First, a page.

Whyte and Seymour elected

have announced:

This morning the ACT Board met to choose the new leader and a candidate for Epsom.

The Board’s decision was made by a secret ballot, which was conducted by an independent auditor.

The Board is confident that its decision will give ACT its best chance of successfully contesting this year’s general election with a Leader and Epsom Candidate who can powerfully and positively share the Party’s vision with voters.

The new leader will assume the role at the Party’s AGM on the 28th of February, and until that time, will serve as the leader-elect.

It is my privilege to announce that the person who will stand as the ACT candidate for Epsom is  and the new leader of the ACT Party will be Dr. 

The Board acknowledges that it had three outstanding candidates seeking selection and thanks all of them for their commitment, energy, and passion.

In particular, the Board wants to acknowledge Party President, Hon , who’s record of service to the Party in a variety of roles throughout ACT’s history is recognised and valued.

This is a brave, yet risky, decision.

On a personal level I’m pleased to see two strong classical liberals take up the two key roles, and this should mean that ACT is clearly positioned in the future as a classical liberal party, not a conservative party or some hybrid.

One has to pay tribute to John Boscawen who has stood with ACT through thick and thin. It was noble of him to offer himself for the leadership and Epsom, and it is understandable that he is stepping aside:

John Boscawen said he had resigned as Act President and would be reconsidering his financial support of the party.

He would no longer be fundraising for the party which he had done for four elections, but he would remain a member.

So ACT has a numbers of risks, as well as opportunities ahead. The risks are:

  • Difficult to attract funding
  • Not winning Epsom
  • Struggling for media attention as both Whyte and Seymour not particularly public figures

The opportunities are:

  • Can draw a line with the past, as leadership clearly passes to a new generation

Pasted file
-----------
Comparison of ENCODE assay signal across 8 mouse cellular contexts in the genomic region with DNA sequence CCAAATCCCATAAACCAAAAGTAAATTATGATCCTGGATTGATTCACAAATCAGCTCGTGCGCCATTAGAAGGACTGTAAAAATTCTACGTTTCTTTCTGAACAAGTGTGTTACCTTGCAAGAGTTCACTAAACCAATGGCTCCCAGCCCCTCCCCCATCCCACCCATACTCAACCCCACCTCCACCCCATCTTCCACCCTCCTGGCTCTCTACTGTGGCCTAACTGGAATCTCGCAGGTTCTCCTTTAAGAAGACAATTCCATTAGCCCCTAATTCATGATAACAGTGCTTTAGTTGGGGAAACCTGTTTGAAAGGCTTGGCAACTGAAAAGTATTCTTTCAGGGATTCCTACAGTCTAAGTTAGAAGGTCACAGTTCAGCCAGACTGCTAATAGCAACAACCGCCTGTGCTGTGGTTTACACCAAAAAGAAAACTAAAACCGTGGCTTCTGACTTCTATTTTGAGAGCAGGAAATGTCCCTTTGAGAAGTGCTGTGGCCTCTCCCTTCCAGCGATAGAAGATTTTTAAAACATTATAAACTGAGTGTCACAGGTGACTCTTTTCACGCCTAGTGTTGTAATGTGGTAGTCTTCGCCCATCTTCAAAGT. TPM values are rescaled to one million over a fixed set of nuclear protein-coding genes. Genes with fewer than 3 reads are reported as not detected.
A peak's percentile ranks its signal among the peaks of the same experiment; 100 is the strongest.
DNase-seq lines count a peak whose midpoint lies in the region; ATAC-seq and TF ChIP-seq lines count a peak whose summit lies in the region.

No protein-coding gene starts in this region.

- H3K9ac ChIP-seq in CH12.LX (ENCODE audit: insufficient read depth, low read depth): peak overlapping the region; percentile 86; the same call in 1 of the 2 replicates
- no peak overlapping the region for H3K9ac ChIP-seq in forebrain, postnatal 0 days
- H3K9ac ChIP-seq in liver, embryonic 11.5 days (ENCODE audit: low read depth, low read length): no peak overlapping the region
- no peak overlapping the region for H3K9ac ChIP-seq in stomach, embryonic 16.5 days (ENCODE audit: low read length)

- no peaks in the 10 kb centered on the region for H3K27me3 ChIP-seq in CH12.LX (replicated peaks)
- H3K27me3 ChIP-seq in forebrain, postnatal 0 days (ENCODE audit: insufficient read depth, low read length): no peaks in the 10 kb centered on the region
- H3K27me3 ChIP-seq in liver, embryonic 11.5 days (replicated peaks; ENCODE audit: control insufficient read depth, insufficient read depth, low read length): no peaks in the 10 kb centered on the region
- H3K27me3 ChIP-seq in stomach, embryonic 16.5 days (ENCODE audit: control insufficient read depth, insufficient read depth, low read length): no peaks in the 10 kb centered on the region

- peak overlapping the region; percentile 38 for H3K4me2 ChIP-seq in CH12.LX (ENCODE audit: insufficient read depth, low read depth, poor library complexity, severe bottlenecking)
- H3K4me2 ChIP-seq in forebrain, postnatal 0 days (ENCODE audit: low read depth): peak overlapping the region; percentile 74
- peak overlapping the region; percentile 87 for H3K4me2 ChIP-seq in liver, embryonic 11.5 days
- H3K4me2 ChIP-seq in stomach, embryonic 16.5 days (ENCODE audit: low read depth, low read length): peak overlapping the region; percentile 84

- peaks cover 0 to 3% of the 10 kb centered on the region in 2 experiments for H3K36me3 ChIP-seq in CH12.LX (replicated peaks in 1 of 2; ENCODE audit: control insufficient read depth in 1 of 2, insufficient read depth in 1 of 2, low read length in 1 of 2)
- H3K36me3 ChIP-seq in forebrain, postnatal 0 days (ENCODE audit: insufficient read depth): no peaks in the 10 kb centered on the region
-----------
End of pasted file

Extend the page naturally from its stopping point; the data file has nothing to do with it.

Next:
• A clearer identity as a classical liberal party
  • The potential to attract votes from younger urban liberals

With the funding issue, it is to early too know. I gather than quite a few of the traditional supporters wwere supporting Whyte so they may continue to get some money from them. But they will miss having Boscawen as their fundraiser, and may struggle to connect with some in the business community as Whyte and Seymour are both more from the academic side.

Winning Epsom is the big thing. Seymour is very capable and competent and I can’t imagine a scenario where he stuffs up. However Epsom is not a classical liberal electorate. It is fairly conservative in some ways. Epsom won’t vote for Seymour because he is very smart on policy issues. They will vote for him if they think doing so will help John Key remain Prime Minister, and they think he would be a good local MP. David should (and probably has) talk to Rodney about keeping Epsom onside.

Whyte will I believe be very good with the media, and in the minor party leadership debates. However until the campaign itself starts he may find it very difficult to gain media attention unless he says something very controversial (which may not be helpful). He needs to find around three key issues on which to brand ACT.

For Whyte to become an MP, he needs to lift ACT’s vote from 1.1% to 1.2%. Not impossible, but considering the brand damage over the last two years, a significant challenge. If both Whyte and Seymour can make it to Parliament, then ACT’s will have a future.

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